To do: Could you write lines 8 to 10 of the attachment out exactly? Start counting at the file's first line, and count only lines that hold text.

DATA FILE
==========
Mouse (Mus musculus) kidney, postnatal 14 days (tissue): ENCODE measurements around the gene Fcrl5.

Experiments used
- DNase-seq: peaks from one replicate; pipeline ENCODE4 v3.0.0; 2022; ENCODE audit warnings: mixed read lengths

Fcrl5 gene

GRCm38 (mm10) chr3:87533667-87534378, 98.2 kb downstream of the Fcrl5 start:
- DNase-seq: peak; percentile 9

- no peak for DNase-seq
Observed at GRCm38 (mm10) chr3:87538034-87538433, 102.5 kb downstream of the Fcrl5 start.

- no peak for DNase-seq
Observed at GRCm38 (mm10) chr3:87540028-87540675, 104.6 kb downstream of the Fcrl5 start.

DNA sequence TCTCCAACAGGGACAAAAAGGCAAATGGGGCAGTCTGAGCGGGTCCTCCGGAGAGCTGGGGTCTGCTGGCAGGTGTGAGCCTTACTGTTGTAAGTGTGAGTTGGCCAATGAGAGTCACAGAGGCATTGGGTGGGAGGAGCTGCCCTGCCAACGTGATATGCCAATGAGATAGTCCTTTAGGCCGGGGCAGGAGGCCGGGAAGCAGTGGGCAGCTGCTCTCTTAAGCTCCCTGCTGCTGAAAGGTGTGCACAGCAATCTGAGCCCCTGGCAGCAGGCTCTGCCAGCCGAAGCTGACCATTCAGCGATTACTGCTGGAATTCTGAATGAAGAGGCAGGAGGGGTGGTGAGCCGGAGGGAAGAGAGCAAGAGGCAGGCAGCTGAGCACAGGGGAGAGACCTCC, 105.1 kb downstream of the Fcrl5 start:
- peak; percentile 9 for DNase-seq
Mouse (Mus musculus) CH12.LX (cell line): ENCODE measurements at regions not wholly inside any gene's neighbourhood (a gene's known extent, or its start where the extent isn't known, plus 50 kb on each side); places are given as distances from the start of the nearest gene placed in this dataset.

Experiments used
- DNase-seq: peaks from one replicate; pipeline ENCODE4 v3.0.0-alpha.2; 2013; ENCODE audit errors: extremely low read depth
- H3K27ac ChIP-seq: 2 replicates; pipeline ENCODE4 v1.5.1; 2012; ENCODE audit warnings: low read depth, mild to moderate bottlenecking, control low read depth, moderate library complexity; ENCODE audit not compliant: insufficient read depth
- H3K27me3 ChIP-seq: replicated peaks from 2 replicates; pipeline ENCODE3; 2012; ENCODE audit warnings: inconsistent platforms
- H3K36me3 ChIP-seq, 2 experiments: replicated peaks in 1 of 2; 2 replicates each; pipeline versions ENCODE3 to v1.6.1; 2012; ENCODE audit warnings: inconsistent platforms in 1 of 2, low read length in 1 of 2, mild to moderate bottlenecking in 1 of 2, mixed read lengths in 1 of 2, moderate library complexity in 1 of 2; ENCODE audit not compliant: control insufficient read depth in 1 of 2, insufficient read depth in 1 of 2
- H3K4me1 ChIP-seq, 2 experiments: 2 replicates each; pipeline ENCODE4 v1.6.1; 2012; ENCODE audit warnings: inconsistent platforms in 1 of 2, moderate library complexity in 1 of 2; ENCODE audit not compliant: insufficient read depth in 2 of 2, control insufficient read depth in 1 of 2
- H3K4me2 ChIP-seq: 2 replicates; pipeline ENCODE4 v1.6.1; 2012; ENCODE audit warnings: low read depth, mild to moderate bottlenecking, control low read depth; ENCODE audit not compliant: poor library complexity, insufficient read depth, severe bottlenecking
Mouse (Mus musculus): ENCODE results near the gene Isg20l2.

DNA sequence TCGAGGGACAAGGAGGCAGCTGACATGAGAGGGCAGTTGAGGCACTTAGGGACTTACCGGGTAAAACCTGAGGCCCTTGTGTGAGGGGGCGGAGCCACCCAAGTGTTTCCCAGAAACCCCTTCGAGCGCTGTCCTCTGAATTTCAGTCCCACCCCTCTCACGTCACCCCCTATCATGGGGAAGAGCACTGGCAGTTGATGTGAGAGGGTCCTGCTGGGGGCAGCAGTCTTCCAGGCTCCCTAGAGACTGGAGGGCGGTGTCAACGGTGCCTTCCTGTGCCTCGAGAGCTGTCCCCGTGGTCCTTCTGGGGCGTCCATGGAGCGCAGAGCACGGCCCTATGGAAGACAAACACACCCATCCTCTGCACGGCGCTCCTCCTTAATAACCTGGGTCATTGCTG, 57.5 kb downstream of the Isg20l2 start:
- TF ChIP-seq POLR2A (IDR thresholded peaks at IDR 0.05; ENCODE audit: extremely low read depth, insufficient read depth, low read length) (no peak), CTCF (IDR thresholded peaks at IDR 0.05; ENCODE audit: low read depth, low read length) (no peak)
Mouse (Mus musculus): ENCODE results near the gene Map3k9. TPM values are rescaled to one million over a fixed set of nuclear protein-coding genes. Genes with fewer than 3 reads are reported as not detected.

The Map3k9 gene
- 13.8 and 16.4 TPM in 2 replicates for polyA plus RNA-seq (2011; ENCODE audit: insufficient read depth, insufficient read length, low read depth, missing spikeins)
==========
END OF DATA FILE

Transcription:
Observed at GRCm38 (mm10) chr3:87538034-87538433, 102.5 kb downstream of the Fcrl5 start.

- no peak for DNase-seq
Observed at GRCm38 (mm10) chr3:87540028-87540675, 104.6 kb downstream of the Fcrl5 start.